“They’re being used by inappropriate age groups,” Belton said from Edmonton. “Parents most often don’t really realize the dangers that they’re putting their kids in by putting them on these machines.”
Both the ACICR and Safe Kids Canada subscribe to the Canadian Paediatric Society recommendation that children under 16 should not ride an ATV.
“Even on flat surfaces, these machines can tip. But the danger is most often the roll-over capacity, said Belton. “Young children get on these machines and they don’t have the ability to judge the risk, so therefore they take unnecessary risks and go up hills that are way too steep and they turn too fast for the machine to handle and they don’t have enough physical weight to hold the machine down on the ground.”
In Alberta, which leads the country in ATV sales based on population, there is no law requiring helmet use while roaring around on the low-stance, four-wheel vehicles and no minimum driver age, although those under 14 face some restrictions on public property, she said.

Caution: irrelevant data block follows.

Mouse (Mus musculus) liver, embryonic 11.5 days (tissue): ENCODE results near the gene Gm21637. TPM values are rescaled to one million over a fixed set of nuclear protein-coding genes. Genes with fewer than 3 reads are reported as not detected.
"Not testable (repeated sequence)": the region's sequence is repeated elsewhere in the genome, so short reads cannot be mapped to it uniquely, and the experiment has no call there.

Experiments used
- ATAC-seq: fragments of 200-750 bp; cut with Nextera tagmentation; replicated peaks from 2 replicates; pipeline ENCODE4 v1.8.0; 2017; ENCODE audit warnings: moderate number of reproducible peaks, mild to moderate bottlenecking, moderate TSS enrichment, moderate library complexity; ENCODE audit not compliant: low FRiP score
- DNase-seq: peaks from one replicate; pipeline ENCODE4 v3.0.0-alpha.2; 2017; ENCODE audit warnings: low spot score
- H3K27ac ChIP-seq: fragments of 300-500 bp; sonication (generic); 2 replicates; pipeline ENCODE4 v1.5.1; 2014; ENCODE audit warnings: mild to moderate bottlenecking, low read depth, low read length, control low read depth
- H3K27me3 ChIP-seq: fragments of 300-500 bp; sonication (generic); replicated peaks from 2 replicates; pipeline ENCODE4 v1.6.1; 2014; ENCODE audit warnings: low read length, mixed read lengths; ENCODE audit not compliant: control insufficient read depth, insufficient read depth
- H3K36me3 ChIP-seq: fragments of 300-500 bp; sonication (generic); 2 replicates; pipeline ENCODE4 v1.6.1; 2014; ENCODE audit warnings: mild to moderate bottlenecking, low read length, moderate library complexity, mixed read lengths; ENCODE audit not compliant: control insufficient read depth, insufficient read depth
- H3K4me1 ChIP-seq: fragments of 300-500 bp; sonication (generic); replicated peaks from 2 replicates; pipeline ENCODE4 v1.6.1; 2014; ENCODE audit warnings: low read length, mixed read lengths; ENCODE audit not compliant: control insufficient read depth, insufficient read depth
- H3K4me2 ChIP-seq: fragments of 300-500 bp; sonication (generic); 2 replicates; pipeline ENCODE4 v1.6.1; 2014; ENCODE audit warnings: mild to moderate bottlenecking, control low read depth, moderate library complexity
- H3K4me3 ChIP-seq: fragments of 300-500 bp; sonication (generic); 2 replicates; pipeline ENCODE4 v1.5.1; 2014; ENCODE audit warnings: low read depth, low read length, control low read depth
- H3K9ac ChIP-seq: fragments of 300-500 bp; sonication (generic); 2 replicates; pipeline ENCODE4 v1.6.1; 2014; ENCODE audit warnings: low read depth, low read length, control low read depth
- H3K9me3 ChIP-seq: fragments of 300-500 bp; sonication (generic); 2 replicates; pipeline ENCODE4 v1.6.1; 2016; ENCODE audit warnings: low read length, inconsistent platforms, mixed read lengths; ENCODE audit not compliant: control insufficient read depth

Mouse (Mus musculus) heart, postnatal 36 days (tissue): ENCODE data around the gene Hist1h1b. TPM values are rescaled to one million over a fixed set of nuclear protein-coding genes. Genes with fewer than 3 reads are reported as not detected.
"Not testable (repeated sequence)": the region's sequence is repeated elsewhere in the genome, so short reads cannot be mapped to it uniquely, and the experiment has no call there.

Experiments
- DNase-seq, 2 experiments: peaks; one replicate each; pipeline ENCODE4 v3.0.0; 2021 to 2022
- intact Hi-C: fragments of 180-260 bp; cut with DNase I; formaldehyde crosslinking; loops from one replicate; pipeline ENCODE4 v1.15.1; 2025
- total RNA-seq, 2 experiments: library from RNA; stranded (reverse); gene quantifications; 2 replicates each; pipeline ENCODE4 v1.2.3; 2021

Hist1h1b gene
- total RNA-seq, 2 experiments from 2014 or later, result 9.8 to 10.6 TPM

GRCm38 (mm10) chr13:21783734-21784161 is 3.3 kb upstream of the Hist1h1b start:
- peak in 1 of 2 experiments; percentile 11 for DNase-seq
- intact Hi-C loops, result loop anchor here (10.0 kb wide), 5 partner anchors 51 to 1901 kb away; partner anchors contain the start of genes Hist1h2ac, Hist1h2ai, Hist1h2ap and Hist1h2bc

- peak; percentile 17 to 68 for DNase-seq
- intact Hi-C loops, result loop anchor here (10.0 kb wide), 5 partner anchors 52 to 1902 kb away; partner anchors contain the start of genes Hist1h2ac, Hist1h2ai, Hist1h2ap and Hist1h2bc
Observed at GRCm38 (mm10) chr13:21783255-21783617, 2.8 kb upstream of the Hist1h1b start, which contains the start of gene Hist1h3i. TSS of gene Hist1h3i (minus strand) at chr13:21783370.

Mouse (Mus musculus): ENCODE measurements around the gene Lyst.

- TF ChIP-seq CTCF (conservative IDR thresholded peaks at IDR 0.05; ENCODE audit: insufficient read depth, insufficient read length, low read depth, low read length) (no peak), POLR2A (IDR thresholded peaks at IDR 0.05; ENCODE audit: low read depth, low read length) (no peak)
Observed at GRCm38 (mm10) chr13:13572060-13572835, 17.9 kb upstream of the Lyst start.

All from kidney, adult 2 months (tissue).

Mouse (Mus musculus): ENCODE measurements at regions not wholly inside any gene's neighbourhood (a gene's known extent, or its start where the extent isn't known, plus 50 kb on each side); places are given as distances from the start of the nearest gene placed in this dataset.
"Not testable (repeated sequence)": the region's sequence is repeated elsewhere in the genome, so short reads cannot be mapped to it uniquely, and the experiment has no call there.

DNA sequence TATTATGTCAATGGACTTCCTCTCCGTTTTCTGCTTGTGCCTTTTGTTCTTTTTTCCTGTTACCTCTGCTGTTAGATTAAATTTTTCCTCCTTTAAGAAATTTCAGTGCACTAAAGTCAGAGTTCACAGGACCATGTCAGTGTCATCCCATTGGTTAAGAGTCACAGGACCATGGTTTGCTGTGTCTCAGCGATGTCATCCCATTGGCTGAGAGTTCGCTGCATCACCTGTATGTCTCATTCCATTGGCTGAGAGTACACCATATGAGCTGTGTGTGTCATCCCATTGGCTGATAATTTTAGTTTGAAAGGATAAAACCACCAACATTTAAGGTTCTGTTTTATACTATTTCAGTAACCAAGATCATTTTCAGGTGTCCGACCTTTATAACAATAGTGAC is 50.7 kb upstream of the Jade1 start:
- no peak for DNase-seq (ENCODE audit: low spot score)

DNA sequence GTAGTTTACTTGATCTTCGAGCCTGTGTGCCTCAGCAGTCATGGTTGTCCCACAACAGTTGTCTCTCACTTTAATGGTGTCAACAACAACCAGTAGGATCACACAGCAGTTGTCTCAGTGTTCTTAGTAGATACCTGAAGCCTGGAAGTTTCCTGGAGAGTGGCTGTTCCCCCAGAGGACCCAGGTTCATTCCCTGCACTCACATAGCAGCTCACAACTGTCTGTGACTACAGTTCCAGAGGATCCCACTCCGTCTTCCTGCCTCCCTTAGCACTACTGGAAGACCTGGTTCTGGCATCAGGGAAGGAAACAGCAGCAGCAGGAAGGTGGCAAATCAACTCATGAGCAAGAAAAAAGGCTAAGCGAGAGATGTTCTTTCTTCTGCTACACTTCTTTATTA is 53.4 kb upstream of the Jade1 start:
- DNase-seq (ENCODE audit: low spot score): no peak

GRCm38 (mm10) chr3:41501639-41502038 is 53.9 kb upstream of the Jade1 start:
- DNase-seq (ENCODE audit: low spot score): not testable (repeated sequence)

“But that’s only on public land. On private property, you can do anything.”
The four Atlantic provinces have legislation covering ATVs, but Safe Kids Canada would like to see every province and territory enact laws that would standardize age limits for riding vehicles across the country.
“They are very powerful and they do cause serious injuries, especially for children on them,” said Fuselli.
Belton said the ACICR discourages parents from letting kids under 16 ride ATVs, but “if you really want to put your child on a machine … please make it a youth-sized machine,” with the child supervised and wearing safety gear, including a helmet, face and eye protection, gloves, a coat and leather pants.